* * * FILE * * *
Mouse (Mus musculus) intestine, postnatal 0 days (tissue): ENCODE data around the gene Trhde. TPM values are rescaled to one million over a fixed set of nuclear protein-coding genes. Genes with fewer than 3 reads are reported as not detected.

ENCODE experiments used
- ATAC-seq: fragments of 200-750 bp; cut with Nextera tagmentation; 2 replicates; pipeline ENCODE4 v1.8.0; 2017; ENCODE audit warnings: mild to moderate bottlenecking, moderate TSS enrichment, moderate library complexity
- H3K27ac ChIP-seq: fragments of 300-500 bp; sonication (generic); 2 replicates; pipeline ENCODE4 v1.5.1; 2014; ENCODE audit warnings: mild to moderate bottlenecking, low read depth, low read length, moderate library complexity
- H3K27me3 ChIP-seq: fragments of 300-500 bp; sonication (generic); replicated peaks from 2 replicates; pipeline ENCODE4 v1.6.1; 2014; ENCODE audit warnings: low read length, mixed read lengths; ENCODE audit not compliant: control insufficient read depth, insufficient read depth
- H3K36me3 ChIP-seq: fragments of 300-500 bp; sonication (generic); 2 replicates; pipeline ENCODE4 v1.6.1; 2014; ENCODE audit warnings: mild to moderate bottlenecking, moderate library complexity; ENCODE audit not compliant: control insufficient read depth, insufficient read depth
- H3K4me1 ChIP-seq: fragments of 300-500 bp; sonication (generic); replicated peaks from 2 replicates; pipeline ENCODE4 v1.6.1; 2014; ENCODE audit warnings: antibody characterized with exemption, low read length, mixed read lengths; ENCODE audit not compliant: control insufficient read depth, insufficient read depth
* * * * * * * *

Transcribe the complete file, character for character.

Mouse (Mus musculus) intestine, postnatal 0 days (tissue): ENCODE data around the gene Trhde. TPM values are rescaled to one million over a fixed set of nuclear protein-coding genes. Genes with fewer than 3 reads are reported as not detected.

ENCODE experiments used
- ATAC-seq: fragments of 200-750 bp; cut with Nextera tagmentation; 2 replicates; pipeline ENCODE4 v1.8.0; 2017; ENCODE audit warnings: mild to moderate bottlenecking, moderate TSS enrichment, moderate library complexity
- H3K27ac ChIP-seq: fragments of 300-500 bp; sonication (generic); 2 replicates; pipeline ENCODE4 v1.5.1; 2014; ENCODE audit warnings: mild to moderate bottlenecking, low read depth, low read length, moderate library complexity
- H3K27me3 ChIP-seq: fragments of 300-500 bp; sonication (generic); replicated peaks from 2 replicates; pipeline ENCODE4 v1.6.1; 2014; ENCODE audit warnings: low read length, mixed read lengths; ENCODE audit not compliant: control insufficient read depth, insufficient read depth
- H3K36me3 ChIP-seq: fragments of 300-500 bp; sonication (generic); 2 replicates; pipeline ENCODE4 v1.6.1; 2014; ENCODE audit warnings: mild to moderate bottlenecking, moderate library complexity; ENCODE audit not compliant: control insufficient read depth, insufficient read depth
- H3K4me1 ChIP-seq: fragments of 300-500 bp; sonication (generic); replicated peaks from 2 replicates; pipeline ENCODE4 v1.6.1; 2014; ENCODE audit warnings: antibody characterized with exemption, low read length, mixed read lengths; ENCODE audit not compliant: control insufficient read depth, insufficient read depth